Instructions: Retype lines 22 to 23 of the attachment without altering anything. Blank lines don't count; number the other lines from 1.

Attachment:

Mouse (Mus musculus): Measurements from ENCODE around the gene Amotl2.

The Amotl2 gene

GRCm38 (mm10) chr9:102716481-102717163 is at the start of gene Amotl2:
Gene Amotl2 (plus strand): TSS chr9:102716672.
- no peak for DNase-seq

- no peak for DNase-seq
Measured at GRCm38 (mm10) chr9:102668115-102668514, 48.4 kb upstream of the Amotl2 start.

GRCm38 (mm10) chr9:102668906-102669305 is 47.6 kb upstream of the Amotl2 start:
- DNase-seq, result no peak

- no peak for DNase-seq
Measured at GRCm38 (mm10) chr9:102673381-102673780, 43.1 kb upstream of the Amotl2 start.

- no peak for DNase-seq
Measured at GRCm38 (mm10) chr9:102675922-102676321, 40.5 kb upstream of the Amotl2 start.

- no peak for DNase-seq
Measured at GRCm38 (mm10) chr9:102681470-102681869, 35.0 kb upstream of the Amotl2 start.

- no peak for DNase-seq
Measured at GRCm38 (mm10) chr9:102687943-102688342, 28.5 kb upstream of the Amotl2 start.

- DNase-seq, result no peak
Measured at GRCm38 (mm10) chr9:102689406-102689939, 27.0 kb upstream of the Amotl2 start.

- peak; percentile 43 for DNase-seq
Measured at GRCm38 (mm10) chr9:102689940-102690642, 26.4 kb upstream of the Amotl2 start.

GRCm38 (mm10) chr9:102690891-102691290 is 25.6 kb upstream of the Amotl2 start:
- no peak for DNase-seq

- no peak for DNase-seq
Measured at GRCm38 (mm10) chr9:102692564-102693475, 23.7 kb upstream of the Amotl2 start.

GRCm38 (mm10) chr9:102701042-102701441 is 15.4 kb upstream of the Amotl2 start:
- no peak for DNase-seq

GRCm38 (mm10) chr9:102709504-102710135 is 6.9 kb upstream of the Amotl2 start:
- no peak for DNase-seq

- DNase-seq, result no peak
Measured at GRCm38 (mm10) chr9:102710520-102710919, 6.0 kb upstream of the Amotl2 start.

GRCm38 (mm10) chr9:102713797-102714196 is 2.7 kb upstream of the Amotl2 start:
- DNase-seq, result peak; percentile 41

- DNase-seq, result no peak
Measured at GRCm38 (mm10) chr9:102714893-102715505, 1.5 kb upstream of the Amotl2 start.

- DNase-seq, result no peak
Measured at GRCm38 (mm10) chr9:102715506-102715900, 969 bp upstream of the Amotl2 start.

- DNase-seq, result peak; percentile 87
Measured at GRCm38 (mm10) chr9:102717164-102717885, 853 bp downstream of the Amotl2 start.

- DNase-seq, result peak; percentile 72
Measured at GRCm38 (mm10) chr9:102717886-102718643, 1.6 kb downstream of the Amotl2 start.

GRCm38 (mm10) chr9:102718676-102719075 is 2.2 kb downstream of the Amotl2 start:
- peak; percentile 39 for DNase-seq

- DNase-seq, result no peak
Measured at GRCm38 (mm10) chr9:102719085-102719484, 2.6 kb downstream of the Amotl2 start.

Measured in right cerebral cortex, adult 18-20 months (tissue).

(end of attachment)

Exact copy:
GRCm38 (mm10) chr9:102690891-102691290 is 25.6 kb upstream of the Amotl2 start:
- no peak for DNase-seq